4 Seek Advice. Think your parents or other adults have no idea what you're going through? Think again. They were once teens too and may have experienced what you're going through now. Talk to these adults. They can — and want to — help.
5 Be Creative. Shake up your social life by asking people to do things that aren't routine. (Just make sure these activities are safe — and legal.) answer to them.
Tried & True
Real friends are interested in you as a person, not in something you can give them.
Real friends value your well-being and never ask you to do something risky.
Real friends are genuinely happy for you when things go well.
Real friends apologize when they slip up with you.
Real friends listen and cam about what you say.
Real friends make themselves available when you need help.
Real friends respect your privacy.
Real friends don't expect you to be perfect.
Real friends like you and accept you just the way you are.
Real friends are liked by your family and others you trust.
Lean On Me: Pick one friend in your life and thick about your relationship with this person. How much do you respect him or her? Do you listen to this person or are happy for them when they do well? Think about the experiences you've had with this friend and create a list of ways you could be a better friend.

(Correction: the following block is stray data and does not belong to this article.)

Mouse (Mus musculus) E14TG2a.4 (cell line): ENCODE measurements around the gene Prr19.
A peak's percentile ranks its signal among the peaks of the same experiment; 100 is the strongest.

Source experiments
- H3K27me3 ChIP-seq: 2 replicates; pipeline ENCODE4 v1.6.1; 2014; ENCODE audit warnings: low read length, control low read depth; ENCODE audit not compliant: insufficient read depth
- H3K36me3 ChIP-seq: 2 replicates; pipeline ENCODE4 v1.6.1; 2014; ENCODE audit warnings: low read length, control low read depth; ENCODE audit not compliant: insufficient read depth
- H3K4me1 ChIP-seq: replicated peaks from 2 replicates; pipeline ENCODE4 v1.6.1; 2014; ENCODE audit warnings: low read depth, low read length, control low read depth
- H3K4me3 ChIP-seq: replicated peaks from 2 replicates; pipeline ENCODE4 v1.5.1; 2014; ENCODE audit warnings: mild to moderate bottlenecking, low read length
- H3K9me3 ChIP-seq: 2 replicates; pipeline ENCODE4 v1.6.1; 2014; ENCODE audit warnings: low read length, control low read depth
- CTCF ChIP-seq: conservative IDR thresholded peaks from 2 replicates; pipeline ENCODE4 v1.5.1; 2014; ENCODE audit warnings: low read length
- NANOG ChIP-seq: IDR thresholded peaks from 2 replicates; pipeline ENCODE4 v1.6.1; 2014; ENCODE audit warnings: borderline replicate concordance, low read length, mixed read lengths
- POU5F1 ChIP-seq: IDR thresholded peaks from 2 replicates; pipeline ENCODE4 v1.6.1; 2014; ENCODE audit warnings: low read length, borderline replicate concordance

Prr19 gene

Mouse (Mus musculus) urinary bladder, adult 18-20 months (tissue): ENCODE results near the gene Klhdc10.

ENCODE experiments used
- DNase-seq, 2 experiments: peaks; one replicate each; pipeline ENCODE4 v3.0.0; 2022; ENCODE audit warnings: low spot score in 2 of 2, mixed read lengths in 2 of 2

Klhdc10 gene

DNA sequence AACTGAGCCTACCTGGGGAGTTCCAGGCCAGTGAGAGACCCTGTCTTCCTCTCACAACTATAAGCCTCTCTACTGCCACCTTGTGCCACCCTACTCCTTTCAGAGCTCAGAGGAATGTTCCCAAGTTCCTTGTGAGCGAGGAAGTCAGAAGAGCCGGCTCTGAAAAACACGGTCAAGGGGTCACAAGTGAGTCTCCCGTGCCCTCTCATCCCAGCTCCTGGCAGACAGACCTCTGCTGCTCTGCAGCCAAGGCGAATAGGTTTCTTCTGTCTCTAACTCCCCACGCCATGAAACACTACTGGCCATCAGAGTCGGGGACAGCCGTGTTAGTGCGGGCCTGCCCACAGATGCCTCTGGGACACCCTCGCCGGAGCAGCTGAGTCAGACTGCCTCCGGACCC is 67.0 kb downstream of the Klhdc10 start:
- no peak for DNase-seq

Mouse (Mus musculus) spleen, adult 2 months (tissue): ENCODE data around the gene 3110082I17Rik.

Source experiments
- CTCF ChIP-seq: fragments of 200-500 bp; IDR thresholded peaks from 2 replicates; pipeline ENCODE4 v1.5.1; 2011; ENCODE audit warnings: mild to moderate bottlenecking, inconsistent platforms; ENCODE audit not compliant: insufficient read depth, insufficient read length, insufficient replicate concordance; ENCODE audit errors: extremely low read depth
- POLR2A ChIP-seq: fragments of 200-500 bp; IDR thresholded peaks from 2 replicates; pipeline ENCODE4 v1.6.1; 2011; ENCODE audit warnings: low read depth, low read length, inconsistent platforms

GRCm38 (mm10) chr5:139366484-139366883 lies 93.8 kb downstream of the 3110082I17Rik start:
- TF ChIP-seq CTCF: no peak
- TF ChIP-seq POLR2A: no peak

- Lucia, Lynn Santa; Friend or Foe; Scholastic Choices; Nov/Dec2004, Vol. 20, Issue 3
Reflection Exercise #2
The preceding section contained information regarding healthy friendship guidelines for teen clients. Write three case study examples
regarding how you might use the content of this section in your practice.
What are Lucia’s five guidelines for teen clients concerning developing healthy friendships? Record the letter of the correct answer the